There are three conversion triggering modes: Auto, WaitTime and Manual. In the sample script above, a ticks counter is incremented each 30 ms after the document was loaded. When the ticks count reached 100 in about 3 seconds the startConversion() is called.

When the triggering mode is Manual the call to startConversion() will trigger the conversion.

When the triggering mode is WaitTime a wait time of 5 seconds is sufficient to allow the ticks count reach 100.

When the triggering mode is Auto the conversion will start before the counter reached 100.

private void buttonCreatePdf_Click(object sender, EventArgs e)
{
    // create the HTML to PDF converter
    HtmlToPdf htmlToPdfConverter = new HtmlToPdf();

    Cursor = Cursors.WaitCursor;

    string pdfFile = Application.StartupPath + @"\DemoOutput\TriggeringMode.pdf";
    try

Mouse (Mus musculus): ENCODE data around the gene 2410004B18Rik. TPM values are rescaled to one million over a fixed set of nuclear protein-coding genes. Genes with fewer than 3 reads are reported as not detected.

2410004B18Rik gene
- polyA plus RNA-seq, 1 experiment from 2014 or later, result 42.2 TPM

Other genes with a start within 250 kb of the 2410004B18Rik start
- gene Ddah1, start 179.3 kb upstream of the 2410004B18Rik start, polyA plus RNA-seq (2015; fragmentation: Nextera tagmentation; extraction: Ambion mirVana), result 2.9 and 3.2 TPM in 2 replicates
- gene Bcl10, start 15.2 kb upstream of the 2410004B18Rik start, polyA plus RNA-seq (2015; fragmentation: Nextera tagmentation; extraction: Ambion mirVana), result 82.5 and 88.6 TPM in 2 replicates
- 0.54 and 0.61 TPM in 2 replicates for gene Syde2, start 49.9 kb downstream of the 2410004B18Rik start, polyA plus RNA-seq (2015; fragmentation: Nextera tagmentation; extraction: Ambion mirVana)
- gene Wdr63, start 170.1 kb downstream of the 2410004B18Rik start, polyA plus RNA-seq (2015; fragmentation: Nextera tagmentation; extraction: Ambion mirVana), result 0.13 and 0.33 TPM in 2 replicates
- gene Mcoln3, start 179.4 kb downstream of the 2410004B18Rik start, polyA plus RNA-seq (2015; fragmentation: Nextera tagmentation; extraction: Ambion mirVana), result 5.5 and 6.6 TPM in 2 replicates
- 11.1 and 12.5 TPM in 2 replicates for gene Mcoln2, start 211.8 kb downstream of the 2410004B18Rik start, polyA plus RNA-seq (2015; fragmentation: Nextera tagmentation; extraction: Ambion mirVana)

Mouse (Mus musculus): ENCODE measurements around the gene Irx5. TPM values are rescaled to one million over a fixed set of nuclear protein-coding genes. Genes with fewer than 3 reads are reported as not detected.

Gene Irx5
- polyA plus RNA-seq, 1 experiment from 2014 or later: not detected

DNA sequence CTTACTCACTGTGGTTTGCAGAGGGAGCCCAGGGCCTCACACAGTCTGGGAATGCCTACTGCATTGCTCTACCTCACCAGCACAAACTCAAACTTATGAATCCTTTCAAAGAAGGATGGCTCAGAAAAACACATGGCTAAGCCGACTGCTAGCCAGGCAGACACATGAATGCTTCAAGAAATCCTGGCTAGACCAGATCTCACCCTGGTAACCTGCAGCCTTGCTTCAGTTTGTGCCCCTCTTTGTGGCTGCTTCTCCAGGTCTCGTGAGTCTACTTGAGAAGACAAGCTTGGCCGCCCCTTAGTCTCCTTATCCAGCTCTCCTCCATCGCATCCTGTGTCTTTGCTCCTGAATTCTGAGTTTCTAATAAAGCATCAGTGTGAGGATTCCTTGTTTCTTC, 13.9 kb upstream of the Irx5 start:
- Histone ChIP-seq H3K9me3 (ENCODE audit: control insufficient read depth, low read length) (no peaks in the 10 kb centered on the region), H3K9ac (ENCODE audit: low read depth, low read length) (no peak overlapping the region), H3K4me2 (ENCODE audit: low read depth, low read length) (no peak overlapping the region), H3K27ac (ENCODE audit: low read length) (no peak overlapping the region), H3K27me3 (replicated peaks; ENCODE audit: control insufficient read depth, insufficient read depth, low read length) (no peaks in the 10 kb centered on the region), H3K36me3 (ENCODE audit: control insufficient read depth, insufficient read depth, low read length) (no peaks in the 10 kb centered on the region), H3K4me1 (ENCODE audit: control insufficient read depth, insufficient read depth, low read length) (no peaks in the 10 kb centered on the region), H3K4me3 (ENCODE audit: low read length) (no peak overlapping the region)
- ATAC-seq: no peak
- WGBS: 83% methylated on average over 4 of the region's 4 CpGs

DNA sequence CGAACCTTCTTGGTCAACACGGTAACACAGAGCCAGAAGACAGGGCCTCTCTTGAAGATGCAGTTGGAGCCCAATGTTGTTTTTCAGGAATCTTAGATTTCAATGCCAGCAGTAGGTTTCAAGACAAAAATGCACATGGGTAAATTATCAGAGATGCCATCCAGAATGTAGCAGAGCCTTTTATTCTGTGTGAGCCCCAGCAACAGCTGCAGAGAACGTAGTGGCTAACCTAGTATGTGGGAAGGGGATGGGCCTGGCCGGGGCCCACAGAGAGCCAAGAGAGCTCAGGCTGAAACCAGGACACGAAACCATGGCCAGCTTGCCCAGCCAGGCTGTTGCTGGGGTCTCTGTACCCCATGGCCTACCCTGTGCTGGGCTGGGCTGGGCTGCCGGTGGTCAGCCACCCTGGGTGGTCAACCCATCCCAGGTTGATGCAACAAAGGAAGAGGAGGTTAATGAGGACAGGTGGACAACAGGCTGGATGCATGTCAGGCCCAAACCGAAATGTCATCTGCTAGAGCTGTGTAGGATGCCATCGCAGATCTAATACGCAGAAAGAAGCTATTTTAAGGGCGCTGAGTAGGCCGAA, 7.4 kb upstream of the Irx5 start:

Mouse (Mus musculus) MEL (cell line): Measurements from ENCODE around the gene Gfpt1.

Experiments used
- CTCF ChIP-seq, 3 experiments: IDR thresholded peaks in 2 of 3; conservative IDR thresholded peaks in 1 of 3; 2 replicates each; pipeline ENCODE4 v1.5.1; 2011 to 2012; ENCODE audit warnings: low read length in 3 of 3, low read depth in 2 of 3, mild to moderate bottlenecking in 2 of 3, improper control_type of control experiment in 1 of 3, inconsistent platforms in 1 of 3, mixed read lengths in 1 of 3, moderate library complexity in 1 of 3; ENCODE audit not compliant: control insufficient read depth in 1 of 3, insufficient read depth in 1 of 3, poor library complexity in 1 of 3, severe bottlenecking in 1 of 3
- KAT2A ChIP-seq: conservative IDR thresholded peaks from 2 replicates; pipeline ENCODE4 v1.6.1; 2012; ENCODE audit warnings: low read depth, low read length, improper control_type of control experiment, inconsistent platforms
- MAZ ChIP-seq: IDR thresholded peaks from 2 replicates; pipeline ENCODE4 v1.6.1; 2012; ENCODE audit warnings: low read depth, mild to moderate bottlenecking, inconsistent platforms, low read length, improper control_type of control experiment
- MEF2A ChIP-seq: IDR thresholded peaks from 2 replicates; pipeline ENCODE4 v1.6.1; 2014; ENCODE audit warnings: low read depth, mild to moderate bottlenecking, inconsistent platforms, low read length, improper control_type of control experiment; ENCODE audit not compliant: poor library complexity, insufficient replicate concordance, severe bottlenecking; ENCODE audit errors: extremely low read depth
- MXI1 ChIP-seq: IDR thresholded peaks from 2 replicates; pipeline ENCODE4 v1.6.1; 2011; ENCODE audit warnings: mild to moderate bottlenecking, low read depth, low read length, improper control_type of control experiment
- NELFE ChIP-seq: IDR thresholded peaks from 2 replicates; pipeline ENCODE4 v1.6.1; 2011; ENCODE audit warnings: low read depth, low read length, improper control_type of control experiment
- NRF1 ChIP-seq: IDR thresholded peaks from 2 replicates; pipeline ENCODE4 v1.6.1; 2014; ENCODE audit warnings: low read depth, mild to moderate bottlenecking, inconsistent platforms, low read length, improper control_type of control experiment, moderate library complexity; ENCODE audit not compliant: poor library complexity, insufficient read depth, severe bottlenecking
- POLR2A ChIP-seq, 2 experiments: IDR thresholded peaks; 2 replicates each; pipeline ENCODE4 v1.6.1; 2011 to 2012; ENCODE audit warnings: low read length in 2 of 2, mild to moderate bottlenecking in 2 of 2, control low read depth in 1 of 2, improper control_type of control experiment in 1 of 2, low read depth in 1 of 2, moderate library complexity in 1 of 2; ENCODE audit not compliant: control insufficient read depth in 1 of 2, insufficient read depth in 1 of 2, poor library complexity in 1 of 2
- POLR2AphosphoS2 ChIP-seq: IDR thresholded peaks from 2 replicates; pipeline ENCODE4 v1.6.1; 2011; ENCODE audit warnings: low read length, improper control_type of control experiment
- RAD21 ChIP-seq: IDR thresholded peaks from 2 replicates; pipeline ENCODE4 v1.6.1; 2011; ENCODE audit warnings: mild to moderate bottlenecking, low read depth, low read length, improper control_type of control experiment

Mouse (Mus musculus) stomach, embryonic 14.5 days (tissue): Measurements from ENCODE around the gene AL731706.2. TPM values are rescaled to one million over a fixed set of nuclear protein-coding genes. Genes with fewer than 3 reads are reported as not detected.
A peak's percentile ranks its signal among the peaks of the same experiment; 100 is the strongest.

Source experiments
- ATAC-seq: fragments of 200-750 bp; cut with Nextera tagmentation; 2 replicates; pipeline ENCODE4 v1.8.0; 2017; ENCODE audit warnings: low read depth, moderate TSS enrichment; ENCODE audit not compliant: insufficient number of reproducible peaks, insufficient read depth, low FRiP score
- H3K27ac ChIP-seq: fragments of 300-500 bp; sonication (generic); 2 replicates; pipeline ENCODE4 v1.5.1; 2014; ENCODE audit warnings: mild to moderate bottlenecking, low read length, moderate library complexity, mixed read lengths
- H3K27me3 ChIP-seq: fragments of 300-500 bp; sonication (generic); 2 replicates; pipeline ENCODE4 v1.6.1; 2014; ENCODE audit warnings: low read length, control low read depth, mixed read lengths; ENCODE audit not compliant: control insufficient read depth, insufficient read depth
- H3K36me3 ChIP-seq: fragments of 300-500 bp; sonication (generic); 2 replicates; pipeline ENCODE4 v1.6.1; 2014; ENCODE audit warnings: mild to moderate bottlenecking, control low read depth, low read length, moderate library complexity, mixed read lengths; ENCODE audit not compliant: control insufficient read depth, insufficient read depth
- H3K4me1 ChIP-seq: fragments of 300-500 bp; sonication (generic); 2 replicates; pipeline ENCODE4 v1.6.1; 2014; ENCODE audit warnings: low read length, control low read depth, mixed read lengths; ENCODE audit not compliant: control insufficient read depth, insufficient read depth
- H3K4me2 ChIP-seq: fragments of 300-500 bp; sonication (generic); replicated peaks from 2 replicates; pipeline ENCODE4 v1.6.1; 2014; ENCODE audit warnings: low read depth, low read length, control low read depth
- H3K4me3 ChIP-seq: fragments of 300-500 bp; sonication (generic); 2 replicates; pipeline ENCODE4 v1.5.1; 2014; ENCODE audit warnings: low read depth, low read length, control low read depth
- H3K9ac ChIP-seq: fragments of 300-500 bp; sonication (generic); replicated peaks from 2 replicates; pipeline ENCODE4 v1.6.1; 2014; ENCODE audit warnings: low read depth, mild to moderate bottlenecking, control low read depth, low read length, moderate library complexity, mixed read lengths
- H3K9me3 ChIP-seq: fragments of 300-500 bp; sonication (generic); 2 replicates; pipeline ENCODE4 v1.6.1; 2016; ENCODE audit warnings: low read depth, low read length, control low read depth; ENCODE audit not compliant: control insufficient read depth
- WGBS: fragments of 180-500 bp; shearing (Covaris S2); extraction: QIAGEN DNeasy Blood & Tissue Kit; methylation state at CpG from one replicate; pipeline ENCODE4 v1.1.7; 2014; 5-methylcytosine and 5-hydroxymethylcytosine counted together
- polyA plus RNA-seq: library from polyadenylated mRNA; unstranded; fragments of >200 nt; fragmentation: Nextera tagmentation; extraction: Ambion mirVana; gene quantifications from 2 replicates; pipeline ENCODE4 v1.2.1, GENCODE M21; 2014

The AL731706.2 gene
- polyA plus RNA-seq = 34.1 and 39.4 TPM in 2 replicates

{
        // set triggering mode; for WaitTime mode set the wait time before convert
        switch (comboBoxTriggeringMode.SelectedItem.ToString())
        {
            case "Auto":
                htmlToPdfConverter.TriggerMode = ConversionTriggerMode.Auto;
                break;
            case "WaitTime":
                htmlToPdfConverter.TriggerMode = ConversionTriggerMode.WaitTime;
                htmlToPdfConverter.WaitBeforeConvert = int.Parse(textBoxWaitTime.Text);
                break;
            case "Manual":
                htmlToPdfConverter.TriggerMode = ConversionTriggerMode.Manual;
                break;
            default:
                htmlToPdfConverter.TriggerMode = ConversionTriggerMode.Auto;
                break;
        }

        // convert the URL to PDF
        htmlToPdfConverter.ConvertHtmlToFile(textBoxHtmlCode.Text, null, pdfFile);
    }